Lift Off Time
|March 25, 2021 – 02:47:00 UTC | 11:47:00 YAKT|
|Russian Federal Space Agency/Arianespace|
|Site 1S, Vostochny Cosmodrome, Russia|
|5,310 kg (~11,700 lbs)|
Where are the satellites going?
|Polar low-Earth orbit. Initial orbit of 450 km circular at 87.4°, final orbit of 1,200 km|
Will they be attempting to recover the first stage?
|No, this is not a capability of Soyuz|
Will they be attempting to recover the fairings?
|No, this is not a capability of Soyuz|
Are these fairings new?
This will be the:
|– 60th launch of Soyuz 2.1b|
– 55th Soyuz mission operated by Arianespace
– 4th operational launch of OneWeb satellites
– 25th orbital launch attempt of 2021
Where to watch
What’s all this mean?
Arianespace is launching 34 OneWeb internet communication satellites on a Soyuz 2.1b rocket into a 1,200 km polar orbit on the OneWeb 5 mission. The rocket will take off from Vostochny Cosmodrome, in Russia. This launch will boost the number of OneWeb satellites launched to 146. OneWeb 5 will be OneWeb’s second launch since being acquired by the United Kingdom.
Despite Soyuz being a Russian rocket, the launch provider is still Arianespace. Ariane subcontracts Roscosmos to launch a Soyuz on their behalf.
What is OneWeb?
OneWeb is a planned satellite internet constellation with the goal of providing internet coverage to the entire globe. Similar to SpaceX’s Starlink, the OneWeb constellation aims to deliver semilow-latency internet to locations where ground-based internet is unreliable or unavailable.
OneWeb plans to have 648 satellites in their constellation, providing them with the 600 satellites needed for global coverage and an additional 48 on-orbit spares incase a satellite fails. These satellites are in a 1,200 km low-Earth polar orbit, which is significantly lower than the global internet services available today, which orbit at 35,786 km above the Earth in geostationary orbit. However, the orbit of OneWeb’s satellites is still significantly higher than the 550 km orbit that SpaceX’s Starlink satellites are in. OneWeb is expecting the final 648 satellite constellation to provide download speeds of roughly 50 Mb/s.
Due to the relatively low nature of this orbit, the OneWeb constellation’s primary goal is providing internet connectivity and communication.
The constellation consists of 18 orbital planes, with 36 satellites in each plane. However, in May of 2020 OneWeb submitted a permit application to increase their constellation size to 48,000 satellites.
What is a OneWeb satellite?
Each OneWeb satellite has a compact design and a mass of around 150 kg. The satellites are each equipped with a Ku-band antenna, operating between 12 and 18 GHz (0.01665 and 0.02498 meters). One interesting note is that these satellites will use a slightly abnormal frequency, eliminating interference with satellites in geostationary orbit.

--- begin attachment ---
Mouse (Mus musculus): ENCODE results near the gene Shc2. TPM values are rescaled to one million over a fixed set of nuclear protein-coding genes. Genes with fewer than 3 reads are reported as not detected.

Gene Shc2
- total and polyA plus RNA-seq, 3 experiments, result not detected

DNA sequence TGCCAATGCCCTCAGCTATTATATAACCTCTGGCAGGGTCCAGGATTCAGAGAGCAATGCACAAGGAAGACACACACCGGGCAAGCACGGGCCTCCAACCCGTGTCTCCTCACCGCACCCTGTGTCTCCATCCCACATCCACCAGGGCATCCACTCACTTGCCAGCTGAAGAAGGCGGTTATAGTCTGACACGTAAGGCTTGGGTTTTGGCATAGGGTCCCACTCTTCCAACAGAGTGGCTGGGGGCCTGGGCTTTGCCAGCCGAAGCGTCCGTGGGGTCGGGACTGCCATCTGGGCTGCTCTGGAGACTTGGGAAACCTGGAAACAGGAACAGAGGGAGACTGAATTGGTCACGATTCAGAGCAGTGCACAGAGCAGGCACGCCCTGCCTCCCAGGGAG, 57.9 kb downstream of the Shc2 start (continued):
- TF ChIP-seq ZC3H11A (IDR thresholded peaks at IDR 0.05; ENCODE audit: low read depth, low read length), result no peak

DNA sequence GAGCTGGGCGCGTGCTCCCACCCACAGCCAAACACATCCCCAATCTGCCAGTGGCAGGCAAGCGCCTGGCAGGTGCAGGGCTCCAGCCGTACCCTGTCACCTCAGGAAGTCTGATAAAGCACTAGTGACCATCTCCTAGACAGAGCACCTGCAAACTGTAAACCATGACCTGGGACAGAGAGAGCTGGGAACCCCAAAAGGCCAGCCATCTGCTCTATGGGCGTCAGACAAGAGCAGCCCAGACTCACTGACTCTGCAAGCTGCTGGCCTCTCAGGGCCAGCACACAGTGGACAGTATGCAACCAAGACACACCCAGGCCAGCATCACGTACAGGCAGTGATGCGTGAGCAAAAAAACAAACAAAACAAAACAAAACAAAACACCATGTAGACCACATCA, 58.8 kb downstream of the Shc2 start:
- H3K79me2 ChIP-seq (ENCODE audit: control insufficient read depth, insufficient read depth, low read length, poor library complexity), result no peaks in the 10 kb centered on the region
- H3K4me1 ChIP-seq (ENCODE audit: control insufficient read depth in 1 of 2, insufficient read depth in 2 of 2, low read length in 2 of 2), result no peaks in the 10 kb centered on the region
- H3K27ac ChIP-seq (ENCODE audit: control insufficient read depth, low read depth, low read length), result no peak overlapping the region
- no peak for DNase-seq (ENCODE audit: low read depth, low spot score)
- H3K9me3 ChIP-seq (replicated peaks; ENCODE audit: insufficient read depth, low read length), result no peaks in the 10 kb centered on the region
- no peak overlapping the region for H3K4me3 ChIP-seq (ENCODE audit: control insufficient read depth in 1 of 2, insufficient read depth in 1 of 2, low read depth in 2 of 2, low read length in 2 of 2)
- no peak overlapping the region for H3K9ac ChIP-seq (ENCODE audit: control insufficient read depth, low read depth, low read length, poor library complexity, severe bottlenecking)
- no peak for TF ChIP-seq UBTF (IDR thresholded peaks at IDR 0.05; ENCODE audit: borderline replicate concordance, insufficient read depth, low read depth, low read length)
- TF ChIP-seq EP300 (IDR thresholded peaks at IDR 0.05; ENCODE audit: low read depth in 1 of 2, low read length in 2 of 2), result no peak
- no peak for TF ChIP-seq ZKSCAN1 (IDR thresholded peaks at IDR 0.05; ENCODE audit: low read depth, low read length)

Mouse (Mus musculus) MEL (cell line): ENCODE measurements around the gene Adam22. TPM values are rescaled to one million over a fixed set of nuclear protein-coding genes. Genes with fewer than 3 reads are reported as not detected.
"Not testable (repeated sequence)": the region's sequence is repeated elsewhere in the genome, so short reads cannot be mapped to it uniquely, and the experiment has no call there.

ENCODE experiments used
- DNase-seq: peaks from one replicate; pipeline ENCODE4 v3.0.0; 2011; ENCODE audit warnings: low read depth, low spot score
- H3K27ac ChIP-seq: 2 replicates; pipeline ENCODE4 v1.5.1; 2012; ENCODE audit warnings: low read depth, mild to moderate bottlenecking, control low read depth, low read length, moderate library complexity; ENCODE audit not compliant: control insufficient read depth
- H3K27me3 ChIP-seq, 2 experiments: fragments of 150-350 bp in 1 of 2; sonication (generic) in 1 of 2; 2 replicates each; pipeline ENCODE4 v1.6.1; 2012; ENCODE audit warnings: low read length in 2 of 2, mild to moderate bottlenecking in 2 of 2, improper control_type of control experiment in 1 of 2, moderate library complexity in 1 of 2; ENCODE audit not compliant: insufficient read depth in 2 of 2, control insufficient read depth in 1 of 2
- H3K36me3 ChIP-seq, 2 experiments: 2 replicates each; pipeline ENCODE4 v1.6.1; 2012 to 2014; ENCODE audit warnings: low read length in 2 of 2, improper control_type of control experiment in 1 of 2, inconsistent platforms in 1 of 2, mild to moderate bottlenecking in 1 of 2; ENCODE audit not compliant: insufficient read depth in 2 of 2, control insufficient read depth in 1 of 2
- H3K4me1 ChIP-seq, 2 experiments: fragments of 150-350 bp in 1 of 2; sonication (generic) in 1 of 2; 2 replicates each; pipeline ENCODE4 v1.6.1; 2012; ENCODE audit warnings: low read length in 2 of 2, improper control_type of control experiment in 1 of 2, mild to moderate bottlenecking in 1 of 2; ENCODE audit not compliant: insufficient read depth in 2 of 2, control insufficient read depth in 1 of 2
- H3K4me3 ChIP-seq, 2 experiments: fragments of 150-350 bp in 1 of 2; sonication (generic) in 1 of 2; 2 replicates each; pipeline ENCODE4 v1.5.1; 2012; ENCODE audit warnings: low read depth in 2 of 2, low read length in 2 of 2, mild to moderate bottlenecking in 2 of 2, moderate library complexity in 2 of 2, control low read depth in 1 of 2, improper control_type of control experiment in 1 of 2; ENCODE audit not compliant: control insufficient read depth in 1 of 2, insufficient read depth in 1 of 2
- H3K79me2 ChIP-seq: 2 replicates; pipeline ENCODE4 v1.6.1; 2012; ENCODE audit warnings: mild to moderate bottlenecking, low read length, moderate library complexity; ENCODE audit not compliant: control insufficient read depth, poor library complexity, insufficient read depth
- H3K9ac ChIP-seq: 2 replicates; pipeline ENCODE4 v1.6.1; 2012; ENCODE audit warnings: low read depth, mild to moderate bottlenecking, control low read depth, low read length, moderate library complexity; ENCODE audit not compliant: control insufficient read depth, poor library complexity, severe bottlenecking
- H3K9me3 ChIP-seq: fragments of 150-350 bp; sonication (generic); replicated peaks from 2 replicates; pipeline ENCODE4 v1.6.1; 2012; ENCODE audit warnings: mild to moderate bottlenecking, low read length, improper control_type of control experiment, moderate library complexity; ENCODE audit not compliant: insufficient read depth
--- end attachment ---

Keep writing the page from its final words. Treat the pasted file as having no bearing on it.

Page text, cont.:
The OneWeb satellites were built by OneWeb satellites, which is a joint venture between OneWeb and Airbus.
The satellites are designed to safely deorbit after 25 years, however this leaves many concerned as this orbital region is already the most crowded with space debris.
In March of 2020 OneWeb filed for Chapter 11 bankruptcy and laid off most of their employees. However, OneWeb was able to maintain operations for the 74 satellites they current had in orbit. After the future of OneWeb was questionable for several months, in November of 2020 the UK government and Bharti Enterprises invested over a billion dollars into OneWeb with the current goal of finishing the constellation.
What is Soyuz 2.1b?
Introduced in 1966, the Soyuz rocket (also known as R7) has been the workhorse of the Soviet/Russian space program. The first launch of the Soyuz 2.1a, on November 8, 2004 from the Plesetsk Cosmodrome, represented a major step in the Soyuz launch vehicle’s development program.
The Soyuz version currently being used for most satellite launches is a four-stage launch vehicle, that consists of:
- four side boosters
- a central core
- an upper stage which is common to all Soyuz rockets
- an optional Fregat upper stage (being used on this mission)
Each side booster has a singular RD-107A engine, which runs on liquid oxygen and RP1. The RP-1 tanks are located in the cylindrical part of the booster, and the liquid oxygen tanks are in the conical section. Each engine has four combustion chambers and four nozzles, which is common in older Russian engines as the USSR could not solve the problem of combustion instability in large nozzles.
During side booster separation, the boosters perform a well-known pattern, in which they peel off and cartwheel outwards. This is known as the “Korolev cross,” named after Sergei Korolev, the Chief Design Engineer of the USSR space program in the 1960s.
Soyuz Center Core
The center core is fitted with an RD-108A engine, which also has four combustion chambers and four nozzles. The engine contains four attitude thrusters, used for three-axis flight control once the side boosters have separated. The center core also runs on RP1 and LOx.
The second stage uses an RD-0124 engine on the ST-B (2.1b) version. This closed cycle engine once again runs on LOx and RP1, producing 294 kN of thrust, and having an ISP of 359 seconds.
Soyuz Fregat Upper Stage
The Fregat upper stage is an autonomous and flexible stage that is designed to operate as an orbital vehicle. Fregat is independent of all the other stages. It has its own guidance, navigation, attitude control, tracking, and telemetry systems.
Fregat uses the S5.92 engine, which uses unsymmetrical dimethyl hydrazine (UDMH) for fuel and nitrogen tetroxide (NO4) for oxidizer. The engine can be restarted up to 50 times in flight.
The OneWeb 5 satellites will be attached to a payload adapter on this stage. The payload will be deployed roughly 4 hours after launch.